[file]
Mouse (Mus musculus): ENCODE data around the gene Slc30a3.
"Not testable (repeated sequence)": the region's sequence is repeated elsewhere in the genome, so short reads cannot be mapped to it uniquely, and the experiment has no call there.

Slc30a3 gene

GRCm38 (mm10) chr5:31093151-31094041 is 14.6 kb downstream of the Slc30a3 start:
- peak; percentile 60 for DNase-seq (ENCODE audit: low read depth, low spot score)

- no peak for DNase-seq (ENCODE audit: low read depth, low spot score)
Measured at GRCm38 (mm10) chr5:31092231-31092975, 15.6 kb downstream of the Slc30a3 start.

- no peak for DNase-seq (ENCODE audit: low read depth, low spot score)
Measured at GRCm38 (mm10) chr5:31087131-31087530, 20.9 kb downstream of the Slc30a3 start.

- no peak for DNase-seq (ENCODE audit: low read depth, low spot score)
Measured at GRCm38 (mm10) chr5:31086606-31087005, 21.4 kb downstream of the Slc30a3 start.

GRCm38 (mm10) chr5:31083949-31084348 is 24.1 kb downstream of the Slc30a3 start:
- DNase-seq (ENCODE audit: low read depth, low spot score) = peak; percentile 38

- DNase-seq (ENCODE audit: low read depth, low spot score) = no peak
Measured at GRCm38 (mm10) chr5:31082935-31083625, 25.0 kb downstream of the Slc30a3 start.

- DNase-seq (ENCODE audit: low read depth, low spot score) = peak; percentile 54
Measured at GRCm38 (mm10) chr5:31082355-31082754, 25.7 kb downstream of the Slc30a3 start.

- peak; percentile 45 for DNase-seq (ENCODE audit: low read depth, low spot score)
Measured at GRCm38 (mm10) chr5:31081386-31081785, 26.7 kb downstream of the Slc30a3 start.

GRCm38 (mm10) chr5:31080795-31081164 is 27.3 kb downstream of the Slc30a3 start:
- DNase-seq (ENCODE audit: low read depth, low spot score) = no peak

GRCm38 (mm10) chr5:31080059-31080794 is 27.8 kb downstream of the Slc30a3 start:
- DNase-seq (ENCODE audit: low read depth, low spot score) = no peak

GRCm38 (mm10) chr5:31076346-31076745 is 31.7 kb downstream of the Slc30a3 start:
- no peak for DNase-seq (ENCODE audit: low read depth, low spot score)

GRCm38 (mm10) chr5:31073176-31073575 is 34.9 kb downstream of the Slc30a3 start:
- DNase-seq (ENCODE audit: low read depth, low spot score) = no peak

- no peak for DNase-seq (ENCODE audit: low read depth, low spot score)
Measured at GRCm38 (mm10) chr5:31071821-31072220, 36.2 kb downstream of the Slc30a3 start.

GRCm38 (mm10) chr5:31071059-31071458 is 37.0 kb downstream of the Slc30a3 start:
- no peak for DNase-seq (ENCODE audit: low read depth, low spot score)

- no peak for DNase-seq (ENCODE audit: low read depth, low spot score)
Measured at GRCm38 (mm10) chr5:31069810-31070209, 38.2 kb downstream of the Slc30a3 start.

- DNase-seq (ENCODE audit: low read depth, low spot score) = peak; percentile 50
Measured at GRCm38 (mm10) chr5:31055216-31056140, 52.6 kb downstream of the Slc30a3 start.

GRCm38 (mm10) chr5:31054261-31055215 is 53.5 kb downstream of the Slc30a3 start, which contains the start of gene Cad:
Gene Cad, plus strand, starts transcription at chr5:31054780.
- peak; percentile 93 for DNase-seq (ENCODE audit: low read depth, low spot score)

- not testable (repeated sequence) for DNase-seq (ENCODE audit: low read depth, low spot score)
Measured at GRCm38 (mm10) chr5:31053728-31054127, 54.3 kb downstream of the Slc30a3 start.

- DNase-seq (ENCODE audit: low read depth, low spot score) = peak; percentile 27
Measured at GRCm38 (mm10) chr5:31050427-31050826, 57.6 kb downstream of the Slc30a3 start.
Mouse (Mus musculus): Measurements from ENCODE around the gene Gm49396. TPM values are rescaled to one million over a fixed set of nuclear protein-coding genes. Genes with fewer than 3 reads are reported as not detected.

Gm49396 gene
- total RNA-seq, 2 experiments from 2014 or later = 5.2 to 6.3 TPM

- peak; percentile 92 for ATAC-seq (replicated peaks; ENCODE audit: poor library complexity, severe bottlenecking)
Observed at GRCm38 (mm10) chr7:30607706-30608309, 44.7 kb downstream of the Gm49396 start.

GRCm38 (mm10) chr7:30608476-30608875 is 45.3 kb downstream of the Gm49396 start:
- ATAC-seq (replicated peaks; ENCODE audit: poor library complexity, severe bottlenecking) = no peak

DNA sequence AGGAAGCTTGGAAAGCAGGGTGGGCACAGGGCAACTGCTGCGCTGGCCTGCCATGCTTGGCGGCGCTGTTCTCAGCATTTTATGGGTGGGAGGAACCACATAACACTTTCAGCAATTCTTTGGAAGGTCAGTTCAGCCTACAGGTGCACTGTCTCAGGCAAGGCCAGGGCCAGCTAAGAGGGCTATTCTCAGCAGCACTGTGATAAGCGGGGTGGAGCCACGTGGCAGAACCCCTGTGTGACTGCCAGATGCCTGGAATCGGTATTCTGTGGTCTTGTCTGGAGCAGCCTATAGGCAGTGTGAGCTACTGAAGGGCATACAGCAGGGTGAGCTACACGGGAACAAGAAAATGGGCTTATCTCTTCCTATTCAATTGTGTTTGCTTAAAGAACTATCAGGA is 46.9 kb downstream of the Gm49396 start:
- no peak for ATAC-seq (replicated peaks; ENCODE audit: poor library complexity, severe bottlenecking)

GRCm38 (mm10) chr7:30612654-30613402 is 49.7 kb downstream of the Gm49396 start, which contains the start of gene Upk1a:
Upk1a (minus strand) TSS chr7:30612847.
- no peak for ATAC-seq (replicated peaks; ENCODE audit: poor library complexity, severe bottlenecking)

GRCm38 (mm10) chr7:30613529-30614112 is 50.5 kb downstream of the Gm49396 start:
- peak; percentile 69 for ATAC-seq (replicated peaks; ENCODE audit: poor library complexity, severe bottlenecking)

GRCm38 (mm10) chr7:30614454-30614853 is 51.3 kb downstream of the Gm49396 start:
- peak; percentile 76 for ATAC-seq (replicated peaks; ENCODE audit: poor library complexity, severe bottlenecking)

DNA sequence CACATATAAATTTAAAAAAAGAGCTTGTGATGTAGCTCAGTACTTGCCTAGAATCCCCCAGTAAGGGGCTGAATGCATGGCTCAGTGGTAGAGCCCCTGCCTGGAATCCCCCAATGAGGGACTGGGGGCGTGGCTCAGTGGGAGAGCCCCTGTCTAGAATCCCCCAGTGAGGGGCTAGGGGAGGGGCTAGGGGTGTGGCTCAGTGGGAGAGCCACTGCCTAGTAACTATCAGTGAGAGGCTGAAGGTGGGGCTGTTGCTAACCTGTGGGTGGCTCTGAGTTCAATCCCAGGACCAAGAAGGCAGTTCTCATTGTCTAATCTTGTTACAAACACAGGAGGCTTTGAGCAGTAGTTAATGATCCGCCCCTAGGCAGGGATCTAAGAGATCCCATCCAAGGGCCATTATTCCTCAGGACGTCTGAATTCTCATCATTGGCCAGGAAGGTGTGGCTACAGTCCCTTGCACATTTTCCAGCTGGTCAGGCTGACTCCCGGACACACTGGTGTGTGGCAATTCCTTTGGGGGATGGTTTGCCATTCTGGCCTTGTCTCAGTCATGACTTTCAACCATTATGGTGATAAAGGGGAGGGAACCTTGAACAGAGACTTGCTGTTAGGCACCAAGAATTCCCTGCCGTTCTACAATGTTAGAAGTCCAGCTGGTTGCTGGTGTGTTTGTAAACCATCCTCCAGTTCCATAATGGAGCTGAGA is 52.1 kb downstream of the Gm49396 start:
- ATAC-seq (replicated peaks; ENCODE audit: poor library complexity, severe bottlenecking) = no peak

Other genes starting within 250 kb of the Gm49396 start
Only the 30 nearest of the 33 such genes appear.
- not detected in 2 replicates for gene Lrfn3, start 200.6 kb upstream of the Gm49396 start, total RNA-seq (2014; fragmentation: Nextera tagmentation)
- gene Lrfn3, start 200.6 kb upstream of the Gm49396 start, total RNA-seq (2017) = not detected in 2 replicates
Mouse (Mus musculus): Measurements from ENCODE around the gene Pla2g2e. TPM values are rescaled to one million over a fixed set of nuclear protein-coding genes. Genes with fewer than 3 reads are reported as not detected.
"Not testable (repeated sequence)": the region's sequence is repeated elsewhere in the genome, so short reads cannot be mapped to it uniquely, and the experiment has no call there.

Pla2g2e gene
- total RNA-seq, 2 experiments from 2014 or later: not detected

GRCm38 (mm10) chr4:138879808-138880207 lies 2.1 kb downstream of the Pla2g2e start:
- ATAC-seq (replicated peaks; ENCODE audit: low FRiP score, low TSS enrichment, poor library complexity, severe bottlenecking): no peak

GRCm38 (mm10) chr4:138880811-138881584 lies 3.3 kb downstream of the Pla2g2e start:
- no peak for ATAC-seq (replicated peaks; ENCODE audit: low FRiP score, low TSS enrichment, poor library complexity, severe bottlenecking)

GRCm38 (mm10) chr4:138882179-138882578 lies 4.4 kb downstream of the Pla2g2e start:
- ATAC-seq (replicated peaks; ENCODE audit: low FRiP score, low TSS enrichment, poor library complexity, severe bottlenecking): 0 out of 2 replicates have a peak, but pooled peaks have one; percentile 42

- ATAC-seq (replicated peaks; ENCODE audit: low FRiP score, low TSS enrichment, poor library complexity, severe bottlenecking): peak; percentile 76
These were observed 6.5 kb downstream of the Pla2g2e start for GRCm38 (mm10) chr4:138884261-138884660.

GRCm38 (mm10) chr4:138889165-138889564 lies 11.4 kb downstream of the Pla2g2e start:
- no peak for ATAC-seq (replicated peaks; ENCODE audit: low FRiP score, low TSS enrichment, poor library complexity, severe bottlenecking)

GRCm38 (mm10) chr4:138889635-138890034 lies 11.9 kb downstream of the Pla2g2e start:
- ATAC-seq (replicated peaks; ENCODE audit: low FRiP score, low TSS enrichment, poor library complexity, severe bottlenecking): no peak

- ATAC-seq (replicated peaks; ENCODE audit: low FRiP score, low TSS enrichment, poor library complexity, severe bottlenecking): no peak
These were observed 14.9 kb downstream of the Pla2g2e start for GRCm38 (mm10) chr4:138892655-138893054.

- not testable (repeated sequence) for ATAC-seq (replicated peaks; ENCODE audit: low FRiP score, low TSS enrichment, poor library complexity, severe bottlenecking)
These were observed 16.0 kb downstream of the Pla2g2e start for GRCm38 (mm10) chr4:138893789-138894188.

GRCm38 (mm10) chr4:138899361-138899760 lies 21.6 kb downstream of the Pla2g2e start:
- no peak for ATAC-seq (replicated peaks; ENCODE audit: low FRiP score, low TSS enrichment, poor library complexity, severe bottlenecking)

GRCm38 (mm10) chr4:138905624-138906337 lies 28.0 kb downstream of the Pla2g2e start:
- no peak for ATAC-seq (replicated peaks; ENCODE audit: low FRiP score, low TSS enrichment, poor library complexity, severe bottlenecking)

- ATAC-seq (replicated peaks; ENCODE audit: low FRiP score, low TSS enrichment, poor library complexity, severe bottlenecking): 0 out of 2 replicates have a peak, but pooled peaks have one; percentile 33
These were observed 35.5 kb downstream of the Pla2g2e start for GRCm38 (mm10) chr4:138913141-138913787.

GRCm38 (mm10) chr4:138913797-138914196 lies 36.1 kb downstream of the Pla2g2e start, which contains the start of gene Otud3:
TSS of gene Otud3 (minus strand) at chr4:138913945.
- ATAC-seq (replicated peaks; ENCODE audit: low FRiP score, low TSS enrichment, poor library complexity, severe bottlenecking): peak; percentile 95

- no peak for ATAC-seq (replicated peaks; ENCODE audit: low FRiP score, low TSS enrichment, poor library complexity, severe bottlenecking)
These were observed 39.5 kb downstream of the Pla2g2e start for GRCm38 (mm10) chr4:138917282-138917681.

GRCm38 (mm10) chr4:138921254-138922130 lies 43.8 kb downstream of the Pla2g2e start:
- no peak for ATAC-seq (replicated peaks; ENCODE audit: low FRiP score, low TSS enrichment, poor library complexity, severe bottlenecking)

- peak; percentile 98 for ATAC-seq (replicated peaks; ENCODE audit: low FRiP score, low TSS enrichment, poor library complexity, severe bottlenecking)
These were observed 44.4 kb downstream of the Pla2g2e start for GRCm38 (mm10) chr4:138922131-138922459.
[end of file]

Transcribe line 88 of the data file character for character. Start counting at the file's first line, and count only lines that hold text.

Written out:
- no peak for ATAC-seq (replicated peaks; ENCODE audit: low FRiP score, low TSS enrichment, poor library complexity, severe bottlenecking)